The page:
6. A working surface may be more convenient than working on your lap. Dime store colored markers and pencils and paper patterns for coloring can be used to help the integration of the hemispheres. The work of the eye is co-ordinated with the inner ear mechanisms under the activity of the stapedius muscle. Producing unstructured art within a circle also is helpful. You can trace circles from a dinner plate turned onto a piece of typing paper. The designs of by Pat Kelley mentioned above are ideal for their clarity, simplicity, variety, and range of themes.
7. If you experience dramatic results, be careful. Your body has been in an unusual condition for an extended period of time and needs to be brought back to optimal health very patiently and gently. Especially, do not exercise too much and too suddenly. Stop activity BEFORE you feel fatigued. Muscle fatigue in the body shows up as backlash in the stapedius muscle. I have several times see someone recovering and the surge of energy leads the person to over-exercise; the stapedius muscle, which controls all the tensors in the body, receives the chemical results of that vigorous activity and is overwhelmed and the fatigue and other symptoms of stapedius damage return. So take it easy as you start to feel better.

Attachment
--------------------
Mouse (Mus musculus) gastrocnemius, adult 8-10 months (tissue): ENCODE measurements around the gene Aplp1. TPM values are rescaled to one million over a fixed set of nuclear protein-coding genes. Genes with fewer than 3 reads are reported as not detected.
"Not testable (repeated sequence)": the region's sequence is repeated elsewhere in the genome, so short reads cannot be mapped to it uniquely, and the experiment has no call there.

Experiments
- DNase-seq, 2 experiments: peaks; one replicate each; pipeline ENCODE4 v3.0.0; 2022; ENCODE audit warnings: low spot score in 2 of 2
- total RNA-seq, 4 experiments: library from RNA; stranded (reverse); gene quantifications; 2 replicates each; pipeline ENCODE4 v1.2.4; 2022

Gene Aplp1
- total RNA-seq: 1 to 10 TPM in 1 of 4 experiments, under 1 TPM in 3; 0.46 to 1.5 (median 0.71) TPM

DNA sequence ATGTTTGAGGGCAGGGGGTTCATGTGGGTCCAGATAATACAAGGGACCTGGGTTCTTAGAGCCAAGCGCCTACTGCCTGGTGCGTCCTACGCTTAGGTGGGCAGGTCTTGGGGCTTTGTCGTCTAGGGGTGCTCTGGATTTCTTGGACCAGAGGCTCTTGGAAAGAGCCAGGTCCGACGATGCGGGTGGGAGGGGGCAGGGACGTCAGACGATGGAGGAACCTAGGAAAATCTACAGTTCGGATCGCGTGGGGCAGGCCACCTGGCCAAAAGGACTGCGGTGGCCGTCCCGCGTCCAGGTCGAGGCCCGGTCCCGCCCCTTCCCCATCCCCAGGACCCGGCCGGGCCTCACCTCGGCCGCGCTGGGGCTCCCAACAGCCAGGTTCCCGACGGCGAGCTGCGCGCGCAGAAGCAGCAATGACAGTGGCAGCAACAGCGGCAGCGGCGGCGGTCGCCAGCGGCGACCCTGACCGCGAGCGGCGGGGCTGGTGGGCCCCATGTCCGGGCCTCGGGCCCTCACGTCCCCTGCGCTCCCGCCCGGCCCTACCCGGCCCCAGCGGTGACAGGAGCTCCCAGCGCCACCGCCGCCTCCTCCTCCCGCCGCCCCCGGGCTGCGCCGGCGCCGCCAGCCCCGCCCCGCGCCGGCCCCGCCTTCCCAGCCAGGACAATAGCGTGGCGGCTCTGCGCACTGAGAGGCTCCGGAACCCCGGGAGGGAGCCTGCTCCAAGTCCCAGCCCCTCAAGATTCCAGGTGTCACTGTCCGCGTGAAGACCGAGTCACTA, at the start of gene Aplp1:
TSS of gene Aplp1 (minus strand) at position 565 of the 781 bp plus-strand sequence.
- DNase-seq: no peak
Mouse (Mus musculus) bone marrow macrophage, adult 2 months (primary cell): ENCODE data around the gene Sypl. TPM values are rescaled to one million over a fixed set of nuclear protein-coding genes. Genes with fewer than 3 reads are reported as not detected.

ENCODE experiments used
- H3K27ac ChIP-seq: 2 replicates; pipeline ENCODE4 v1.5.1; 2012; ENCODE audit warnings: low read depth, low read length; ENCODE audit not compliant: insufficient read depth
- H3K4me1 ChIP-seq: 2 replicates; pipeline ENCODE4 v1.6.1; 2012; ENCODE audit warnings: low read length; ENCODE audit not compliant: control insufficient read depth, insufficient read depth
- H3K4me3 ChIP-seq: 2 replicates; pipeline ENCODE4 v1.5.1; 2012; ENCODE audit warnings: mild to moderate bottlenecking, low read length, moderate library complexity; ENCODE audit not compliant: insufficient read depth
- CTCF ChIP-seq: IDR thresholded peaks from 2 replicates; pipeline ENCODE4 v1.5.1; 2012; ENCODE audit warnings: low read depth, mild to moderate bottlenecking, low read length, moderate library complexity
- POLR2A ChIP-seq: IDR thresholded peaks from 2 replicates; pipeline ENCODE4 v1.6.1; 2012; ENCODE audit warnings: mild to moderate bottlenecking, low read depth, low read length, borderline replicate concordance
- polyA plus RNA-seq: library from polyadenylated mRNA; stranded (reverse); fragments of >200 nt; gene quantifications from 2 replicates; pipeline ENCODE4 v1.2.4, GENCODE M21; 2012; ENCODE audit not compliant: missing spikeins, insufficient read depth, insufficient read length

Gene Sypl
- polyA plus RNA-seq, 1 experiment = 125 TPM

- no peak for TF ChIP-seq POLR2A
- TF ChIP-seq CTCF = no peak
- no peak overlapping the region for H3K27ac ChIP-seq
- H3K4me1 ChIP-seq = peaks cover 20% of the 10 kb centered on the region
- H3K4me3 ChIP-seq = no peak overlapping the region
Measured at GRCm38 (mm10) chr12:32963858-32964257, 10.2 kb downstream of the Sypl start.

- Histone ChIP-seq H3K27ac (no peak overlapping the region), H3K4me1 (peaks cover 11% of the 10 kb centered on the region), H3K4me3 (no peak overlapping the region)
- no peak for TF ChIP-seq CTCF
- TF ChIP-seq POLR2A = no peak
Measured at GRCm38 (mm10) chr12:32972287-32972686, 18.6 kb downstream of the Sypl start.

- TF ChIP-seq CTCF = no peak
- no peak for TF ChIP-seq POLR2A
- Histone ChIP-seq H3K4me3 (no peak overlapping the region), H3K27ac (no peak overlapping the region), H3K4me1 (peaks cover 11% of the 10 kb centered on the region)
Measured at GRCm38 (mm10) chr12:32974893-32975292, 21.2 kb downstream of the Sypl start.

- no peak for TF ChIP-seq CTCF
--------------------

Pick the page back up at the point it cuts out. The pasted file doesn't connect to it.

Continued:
8. Remember, too, that it is muscle you exercise with music. To stay fit, that muscle needs normal amounts of sound: singing and speaking and listening to music. Such activities as part of a daily or weekly routine are especially important for people who have suffered ear damage. Take good care of your ears!
I hope that covers your questions and provides the information you need. Get in touch with me anytime you have questions. And let me know your own recipe for listening and how it works for you!
Your can read more about the paradigm of ear-related behaviour syndromes in the publications available at: http://www.northernlightbooks.ca